At the centre of Cuba`s international health model is the Latin American School of Medicine (ELAM). Set up in 2000, this school, located about 40 miles from Havana, has trained 20,000 foreign doctors from over 100 countries, many of them from Africa and Latin America, with the educational costs covered by the Cuban government.
From 1975 to 1991, Cuba brought over 50,000 students from around the world to study in its schools, covering the complete cost of their education. Almost 20,000 students came from Africa alone..
The book compares the health systems of Cuba and comes up with some startling statistics and conclusions. The cost of healthcare per person in Cuba is one twentieth that of the US. To take two statistics out of many quoted, the costs of a hip replacement in Cuba are $72.15 compared to the US figure of $14,263, and the cost of a kidney transplant in Cuba is $4,902, while in the US it is £48,758.
The reasons? Immense waste under the following categories: Insurance fragmentation; both under and over-treatment; sickness looping (when treatment leads to more sickness and then more treatment); drug looping (when drug side-effects lead to physicians prescribing more drugs); over-diagnosing (often with pressures from the drug companies); over-pricing of drugs; widespread profiteering, and very high salaries for doctors.
Cuba faces not only a physical blockade by its hostile neighbour to the north, but also a world-wide propaganda campaign emanating from Cuban exiles around Miami, Big Pharma, the insurance companies, and the US government. The blockade leads to shortages all round which are then used to attack the health system.
One of the criticisms of Cuban healthcare — when it is not ignored — is that the state makes money out of the many Cuban doctors and nurses working abroad. In many cases the money from foreign governments paid for the health teams goes direct to the Cuban state which then pays the salaries after taking a cut.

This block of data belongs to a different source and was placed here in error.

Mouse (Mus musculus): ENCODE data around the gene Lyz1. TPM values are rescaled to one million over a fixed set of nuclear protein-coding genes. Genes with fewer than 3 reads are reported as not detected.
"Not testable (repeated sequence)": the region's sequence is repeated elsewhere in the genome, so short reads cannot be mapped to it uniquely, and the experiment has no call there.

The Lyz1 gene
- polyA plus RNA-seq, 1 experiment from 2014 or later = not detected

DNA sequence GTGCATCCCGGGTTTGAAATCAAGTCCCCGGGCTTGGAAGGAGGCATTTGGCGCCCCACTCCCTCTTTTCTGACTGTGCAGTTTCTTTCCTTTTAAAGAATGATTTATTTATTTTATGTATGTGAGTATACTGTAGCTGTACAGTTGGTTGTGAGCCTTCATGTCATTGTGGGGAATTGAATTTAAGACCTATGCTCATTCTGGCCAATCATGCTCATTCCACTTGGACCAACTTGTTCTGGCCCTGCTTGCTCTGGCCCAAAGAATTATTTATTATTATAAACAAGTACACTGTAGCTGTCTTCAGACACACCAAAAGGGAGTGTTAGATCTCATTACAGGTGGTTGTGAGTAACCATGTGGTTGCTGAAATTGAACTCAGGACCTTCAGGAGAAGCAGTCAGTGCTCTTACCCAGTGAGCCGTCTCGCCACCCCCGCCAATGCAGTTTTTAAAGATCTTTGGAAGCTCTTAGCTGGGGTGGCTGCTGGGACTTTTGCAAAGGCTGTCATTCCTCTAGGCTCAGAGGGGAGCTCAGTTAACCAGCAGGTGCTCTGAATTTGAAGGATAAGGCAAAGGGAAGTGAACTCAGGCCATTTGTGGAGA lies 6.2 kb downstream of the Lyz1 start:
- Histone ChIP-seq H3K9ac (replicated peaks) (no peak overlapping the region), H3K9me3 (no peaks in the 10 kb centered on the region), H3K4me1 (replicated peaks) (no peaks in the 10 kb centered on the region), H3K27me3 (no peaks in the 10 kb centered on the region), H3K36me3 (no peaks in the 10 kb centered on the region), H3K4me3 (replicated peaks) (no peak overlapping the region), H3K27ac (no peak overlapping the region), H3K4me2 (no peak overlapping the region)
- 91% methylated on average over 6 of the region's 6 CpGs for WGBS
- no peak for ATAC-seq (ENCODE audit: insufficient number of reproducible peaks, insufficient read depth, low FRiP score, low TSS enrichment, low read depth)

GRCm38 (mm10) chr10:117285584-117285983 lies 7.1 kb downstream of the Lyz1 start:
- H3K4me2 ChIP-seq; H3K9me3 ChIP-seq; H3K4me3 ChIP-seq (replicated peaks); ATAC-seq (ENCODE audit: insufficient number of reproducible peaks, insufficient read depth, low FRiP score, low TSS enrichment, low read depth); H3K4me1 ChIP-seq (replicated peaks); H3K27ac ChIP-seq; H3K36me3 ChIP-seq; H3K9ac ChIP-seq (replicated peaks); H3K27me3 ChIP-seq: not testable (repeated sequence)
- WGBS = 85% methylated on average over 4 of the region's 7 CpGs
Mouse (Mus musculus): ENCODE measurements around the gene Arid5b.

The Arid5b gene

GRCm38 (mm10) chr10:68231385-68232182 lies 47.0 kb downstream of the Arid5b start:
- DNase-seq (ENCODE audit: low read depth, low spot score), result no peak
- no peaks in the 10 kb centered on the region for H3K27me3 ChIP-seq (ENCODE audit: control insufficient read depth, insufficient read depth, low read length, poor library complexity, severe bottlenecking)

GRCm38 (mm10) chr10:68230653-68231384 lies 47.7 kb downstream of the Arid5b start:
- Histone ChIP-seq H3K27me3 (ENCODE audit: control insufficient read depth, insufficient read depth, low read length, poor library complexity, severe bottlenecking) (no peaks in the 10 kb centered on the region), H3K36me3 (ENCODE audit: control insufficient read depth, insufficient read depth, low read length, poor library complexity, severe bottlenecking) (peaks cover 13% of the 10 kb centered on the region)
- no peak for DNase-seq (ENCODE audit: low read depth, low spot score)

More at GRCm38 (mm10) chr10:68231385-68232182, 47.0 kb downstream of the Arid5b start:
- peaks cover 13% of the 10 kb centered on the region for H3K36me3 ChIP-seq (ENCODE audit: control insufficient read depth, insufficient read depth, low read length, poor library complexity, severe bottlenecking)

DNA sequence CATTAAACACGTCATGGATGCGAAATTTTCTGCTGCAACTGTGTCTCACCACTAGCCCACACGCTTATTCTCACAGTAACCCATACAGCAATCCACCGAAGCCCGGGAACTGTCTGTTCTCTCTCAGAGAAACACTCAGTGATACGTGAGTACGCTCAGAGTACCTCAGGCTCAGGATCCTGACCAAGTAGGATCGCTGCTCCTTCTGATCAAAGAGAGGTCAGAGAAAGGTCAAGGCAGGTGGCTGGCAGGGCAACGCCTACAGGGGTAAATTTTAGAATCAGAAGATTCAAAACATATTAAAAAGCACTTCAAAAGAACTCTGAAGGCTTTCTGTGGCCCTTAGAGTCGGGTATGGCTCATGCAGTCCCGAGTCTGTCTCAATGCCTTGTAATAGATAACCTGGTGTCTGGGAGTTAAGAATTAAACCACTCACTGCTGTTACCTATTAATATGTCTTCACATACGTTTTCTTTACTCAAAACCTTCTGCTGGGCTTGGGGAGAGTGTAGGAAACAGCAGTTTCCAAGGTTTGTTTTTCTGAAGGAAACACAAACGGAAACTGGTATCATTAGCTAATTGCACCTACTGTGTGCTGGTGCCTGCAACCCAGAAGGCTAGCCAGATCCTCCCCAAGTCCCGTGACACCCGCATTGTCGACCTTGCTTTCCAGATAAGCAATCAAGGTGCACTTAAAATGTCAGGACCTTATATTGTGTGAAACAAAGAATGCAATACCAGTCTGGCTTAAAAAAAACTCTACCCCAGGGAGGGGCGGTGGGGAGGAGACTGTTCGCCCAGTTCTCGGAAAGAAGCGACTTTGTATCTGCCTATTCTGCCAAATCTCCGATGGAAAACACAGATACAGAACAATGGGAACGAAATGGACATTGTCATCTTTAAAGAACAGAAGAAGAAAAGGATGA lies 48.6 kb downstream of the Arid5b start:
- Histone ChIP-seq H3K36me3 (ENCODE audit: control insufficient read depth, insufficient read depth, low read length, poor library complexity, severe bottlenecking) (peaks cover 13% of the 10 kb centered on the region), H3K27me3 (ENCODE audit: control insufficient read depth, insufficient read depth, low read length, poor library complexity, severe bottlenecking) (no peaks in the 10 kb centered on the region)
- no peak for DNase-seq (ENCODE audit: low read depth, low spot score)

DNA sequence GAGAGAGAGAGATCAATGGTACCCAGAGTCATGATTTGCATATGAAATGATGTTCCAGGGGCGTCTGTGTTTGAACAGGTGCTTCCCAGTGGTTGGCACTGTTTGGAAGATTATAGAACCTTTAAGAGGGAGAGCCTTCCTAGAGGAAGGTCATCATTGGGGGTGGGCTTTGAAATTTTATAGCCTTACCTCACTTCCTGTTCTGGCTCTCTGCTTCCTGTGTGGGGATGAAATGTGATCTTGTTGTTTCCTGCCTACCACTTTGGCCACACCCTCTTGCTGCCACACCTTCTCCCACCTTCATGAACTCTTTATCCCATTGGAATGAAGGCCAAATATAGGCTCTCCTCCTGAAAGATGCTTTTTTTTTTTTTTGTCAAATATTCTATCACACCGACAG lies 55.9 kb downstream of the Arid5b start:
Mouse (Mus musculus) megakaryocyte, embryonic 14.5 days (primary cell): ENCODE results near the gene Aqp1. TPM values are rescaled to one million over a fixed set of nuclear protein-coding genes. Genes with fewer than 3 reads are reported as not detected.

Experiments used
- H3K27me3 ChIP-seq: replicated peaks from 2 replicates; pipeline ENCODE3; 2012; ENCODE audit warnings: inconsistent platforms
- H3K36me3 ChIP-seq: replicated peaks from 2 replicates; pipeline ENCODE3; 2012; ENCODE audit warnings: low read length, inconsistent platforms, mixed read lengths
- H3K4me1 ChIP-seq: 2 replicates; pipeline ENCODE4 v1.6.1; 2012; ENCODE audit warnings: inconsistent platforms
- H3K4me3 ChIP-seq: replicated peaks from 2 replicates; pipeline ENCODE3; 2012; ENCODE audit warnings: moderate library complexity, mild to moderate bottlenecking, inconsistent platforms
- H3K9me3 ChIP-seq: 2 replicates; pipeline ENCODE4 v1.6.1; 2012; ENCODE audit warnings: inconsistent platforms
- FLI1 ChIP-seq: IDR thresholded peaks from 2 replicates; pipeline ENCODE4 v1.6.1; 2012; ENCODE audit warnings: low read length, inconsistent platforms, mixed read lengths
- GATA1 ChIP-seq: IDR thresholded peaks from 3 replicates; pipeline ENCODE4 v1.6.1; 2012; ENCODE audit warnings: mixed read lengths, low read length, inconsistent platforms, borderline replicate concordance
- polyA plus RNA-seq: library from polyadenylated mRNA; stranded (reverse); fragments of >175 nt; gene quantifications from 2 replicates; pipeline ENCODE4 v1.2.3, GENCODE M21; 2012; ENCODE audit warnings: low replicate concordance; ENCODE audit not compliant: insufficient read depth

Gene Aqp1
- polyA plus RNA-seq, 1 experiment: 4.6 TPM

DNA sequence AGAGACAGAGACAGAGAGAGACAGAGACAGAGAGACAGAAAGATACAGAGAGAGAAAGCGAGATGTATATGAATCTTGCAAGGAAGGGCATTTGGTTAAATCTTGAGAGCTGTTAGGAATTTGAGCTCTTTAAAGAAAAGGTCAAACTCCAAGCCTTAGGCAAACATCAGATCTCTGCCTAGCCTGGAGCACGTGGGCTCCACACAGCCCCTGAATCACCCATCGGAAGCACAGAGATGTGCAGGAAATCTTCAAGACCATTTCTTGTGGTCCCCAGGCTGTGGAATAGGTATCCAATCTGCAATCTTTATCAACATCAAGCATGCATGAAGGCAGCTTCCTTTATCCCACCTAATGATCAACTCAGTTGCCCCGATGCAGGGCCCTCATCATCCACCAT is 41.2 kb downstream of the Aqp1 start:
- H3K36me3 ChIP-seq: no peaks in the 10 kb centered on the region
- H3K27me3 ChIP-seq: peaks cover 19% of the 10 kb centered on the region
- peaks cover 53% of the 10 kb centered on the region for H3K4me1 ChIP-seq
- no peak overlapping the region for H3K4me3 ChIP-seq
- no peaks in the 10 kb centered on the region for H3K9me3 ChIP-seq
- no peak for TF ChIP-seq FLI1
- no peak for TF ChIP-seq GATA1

This is a constant refrain from doctors’ associations and the corporate press in the West, which are happy to see huge pay differences and inequalities, with the doctors riding high as in the US. The reality is that this policy flows from the aims of the revolution and, for the most part, with the agreement of the doctors who are taught early on in their training the basic principles of international solidarity.
Fitz notes: “Poor countries simply cannot afford such an inefficient health system (as that in the US). Well over a hundred countries are looking to the example of Cuba, which has the same 78-year life expectancy as the US and spends only 4 per cent per person of US health costs.”
One measure perhaps (not fully covered in the book because it was published in the middle of 2020) of the success of the Cuban health mission, may be found in the response to Covid-19. For the first nine months of the pandemic the numbers of infections were very low, compared to most of Latin America, at around 50 per day, but in November with the resumption of tourist flights, there was a spike.
By the end of January 2021, cases per day peaked at 1014, but have been declining during February. Total cases stand at 38,300, with 266 deaths, as at 10 February, out of a population of about 11.3 million. In the UK, after adjusting for the larger population, the equivalent figures are over 40 times as high. The Cuban government aims to vaccinate the whole population this year with its own vaccine, Soberana 2.
The book is a carefully researched account of the extraordinary Cuban health care story that grew out of the revolution. It will give inspiration to those who dream of a new kind of strategy for health provision in their own countries, under a not-for-profit system, free from Big Pharma and capitalist governments.
Cuban Health Care: The Ongoing Revolution, by Don Fitz. Monthly Review Press. Paperback, between £15 and £20